WARREN: I know what’s important to focus on here. That’s why I’m here, is to ask the questions that are important to focus on. Could you answer my question, please?
KOUZOUKAS: Yes, Senator. I think that, if confirmed, Dr. Newman and I would be an outside set of eyes and ears —
WARREN: That is not my question. Can you answer my question or are you just flatly refusing?
KOUZOUKAS: Senator, I’d be delighted to —
WARREN: Then answer my question!
KOUZOUKAS: And I think the question is one that is, in the context of —
WARREN: No! It’s a question that’s a straight financial question. You know, Mr. Kouzoukas, I think you think you’re gonna get away with this by just not answering the question and not having any clip that admits how much money you’re taking from a private insurance company that makes its money through Medicare Advantage, at the same moment that you’re trying to take a public role that will influence whether we focus on the fraud in Medicare Advantage, or whether we turn a blind eye to it.
Let’s be clear. If Mr. Kouzoukas ignores the fraud, he helps Clover. If he focuses on the fraud, he hurts Clover. The conflict of interest here is so big and so pervasive that there is no action that Mr. Kouzoukas can take that doesn’t either help or hurt Clover, the company that pays him $100,000 a year to sit on its board and watch out for the company. And there is no waiver that can change that fact. This kind of conflict is shocking and it is deeply unethical. Not a single other trustee has ever received compensation from an insurance company while acting as a Medicare trustee.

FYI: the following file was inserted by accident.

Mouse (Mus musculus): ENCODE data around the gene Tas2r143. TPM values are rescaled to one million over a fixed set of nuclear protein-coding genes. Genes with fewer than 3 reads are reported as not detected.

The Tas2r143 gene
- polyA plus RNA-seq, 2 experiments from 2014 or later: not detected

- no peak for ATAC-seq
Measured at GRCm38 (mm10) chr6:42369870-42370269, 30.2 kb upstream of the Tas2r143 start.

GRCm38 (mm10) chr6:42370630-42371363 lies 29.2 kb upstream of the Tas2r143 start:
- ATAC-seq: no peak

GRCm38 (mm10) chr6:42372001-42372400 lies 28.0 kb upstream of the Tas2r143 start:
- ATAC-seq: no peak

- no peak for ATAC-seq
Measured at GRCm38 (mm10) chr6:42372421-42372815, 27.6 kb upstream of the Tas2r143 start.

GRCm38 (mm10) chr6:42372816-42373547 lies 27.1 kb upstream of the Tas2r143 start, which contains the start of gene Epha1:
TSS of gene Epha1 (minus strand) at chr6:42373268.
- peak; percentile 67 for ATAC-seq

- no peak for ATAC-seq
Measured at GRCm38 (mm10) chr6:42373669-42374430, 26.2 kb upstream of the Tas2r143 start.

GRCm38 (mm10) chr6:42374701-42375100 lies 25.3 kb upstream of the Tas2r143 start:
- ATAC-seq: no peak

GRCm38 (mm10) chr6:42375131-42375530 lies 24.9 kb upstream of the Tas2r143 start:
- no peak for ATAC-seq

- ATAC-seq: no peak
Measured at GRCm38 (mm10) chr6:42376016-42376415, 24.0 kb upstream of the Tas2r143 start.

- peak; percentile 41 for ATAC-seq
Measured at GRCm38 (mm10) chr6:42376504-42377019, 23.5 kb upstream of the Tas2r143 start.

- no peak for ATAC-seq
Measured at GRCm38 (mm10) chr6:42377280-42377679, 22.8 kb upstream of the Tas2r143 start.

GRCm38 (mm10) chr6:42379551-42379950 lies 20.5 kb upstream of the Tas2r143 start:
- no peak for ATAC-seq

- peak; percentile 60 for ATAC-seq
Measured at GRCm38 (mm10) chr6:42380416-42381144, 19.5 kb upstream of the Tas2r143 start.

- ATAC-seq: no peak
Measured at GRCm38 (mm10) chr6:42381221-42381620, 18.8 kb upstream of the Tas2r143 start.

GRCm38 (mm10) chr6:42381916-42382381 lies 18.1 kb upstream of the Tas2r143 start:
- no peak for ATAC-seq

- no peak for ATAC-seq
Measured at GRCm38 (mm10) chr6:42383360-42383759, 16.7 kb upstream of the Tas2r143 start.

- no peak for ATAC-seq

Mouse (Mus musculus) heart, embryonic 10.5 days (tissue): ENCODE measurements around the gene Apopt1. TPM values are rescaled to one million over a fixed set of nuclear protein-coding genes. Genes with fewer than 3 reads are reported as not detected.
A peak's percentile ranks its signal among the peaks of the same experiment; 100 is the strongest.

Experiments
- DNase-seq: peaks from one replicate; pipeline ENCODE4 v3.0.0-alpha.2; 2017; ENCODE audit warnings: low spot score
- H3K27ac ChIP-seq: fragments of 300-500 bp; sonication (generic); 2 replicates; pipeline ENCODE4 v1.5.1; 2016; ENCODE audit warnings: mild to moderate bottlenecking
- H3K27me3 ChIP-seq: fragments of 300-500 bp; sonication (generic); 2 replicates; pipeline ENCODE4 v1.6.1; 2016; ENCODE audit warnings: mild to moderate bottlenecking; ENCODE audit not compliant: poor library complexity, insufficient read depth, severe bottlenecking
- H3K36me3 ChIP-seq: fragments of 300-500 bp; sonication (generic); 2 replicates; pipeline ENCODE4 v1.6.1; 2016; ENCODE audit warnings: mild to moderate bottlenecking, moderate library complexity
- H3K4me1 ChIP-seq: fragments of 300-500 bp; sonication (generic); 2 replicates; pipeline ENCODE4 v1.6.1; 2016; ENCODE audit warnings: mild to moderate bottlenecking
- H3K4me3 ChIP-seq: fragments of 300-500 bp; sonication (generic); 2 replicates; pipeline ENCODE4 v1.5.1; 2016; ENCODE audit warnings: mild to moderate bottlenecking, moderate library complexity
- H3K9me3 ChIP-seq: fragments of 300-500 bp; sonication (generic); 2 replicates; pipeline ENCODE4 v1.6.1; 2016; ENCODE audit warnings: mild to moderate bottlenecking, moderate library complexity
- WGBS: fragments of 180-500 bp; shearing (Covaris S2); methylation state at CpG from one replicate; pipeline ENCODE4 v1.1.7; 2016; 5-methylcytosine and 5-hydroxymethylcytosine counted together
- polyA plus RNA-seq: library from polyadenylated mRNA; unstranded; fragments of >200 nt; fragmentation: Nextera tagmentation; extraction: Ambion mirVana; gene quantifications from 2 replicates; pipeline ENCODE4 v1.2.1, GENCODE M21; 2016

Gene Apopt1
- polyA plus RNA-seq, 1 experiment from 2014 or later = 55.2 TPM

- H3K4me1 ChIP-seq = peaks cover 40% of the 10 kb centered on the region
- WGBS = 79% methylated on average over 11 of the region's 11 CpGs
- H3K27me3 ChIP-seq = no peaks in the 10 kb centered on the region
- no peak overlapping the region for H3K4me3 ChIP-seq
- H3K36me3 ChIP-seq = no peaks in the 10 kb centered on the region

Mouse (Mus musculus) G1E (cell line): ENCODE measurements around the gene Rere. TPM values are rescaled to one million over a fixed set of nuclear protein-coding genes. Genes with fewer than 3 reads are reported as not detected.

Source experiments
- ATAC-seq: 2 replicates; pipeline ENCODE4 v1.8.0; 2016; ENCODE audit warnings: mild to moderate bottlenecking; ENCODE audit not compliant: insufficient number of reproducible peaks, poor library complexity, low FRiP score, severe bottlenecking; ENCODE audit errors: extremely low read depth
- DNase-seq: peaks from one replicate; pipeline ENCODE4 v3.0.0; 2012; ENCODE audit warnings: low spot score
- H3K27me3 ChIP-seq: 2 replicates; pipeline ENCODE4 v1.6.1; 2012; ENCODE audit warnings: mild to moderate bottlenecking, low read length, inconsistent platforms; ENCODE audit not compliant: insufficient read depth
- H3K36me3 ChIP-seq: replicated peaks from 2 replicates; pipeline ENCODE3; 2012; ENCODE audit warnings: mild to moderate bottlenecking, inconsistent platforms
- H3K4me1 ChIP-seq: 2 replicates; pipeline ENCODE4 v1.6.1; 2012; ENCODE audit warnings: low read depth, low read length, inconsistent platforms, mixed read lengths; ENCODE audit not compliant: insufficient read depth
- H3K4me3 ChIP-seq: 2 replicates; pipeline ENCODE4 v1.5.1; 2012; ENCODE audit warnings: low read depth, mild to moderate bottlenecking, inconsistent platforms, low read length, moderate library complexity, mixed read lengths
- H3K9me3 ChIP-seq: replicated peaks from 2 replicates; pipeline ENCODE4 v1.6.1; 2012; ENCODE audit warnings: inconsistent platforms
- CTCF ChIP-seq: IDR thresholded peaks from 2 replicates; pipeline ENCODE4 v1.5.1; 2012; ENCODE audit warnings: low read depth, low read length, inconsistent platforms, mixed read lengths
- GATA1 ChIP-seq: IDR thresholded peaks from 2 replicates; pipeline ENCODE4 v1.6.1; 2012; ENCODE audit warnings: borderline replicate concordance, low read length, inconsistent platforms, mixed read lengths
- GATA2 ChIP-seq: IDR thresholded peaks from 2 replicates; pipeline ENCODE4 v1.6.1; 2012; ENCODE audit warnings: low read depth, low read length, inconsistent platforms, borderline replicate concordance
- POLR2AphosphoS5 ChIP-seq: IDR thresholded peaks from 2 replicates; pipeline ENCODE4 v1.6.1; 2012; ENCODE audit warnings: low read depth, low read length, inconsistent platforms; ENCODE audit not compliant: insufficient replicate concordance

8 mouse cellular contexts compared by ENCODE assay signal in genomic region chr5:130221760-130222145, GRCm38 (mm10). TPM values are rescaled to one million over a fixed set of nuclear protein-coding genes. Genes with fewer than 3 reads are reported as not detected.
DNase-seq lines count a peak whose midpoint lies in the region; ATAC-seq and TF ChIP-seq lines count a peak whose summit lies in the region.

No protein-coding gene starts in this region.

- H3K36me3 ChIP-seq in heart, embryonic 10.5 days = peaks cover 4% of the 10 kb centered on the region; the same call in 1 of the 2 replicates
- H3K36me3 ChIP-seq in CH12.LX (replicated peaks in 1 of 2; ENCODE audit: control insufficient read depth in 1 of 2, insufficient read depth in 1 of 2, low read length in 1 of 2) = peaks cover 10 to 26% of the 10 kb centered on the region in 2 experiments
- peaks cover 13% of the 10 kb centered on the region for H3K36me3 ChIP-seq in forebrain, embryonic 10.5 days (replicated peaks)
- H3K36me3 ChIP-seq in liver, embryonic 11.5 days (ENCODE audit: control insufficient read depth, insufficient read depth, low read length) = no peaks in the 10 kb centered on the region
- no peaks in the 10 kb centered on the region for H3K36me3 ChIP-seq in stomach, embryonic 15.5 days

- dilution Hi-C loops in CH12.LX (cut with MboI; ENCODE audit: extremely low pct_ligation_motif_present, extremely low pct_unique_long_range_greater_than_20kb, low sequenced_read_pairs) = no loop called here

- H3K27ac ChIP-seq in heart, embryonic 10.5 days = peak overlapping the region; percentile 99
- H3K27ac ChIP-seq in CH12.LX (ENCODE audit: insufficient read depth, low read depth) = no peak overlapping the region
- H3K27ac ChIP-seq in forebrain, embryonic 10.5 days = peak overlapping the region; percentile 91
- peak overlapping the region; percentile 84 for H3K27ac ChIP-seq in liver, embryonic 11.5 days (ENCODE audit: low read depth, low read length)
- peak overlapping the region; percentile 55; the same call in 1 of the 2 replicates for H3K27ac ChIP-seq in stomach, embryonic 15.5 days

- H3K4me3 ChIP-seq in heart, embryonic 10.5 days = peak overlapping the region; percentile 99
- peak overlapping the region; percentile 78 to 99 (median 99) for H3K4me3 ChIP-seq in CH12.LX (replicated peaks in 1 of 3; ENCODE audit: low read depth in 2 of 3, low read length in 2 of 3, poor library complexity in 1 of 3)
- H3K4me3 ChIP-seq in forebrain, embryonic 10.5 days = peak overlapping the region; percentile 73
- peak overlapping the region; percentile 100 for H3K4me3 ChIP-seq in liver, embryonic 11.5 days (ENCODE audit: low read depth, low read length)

And if you won’t step down from the Clover board, then you should withdraw your nomination. And if you do not withdraw, given the clear conflicts posed by your board service, I will strongly oppose your nomination and I will encourage every other senator in this body to do so as well.
I know there are gonna be some people who will feel a little huffy about Warren straight up homiciding a Biden nominee like that (and possibly about me writing it up) because “Democracy is at stake!” — and trust me, I get it. But she’s doing Biden a favor here, because this is a situation that could go very wrong down the road, what with that very glaring conflict of interest and what have you. In fact, she’s doing Kouzoukas a favor. This way, he can pick which board he would like to be on and avoid any impropriety. Everyone wins! Especially me, because I really enjoy watching Elizabeth Warren absolutely smash for-profit health insurance guys.
We’re not Republicans. When we love people, we tell them they have spinach in their teeth. We don’t let them walk around like that all day and then claim it was 5D chess.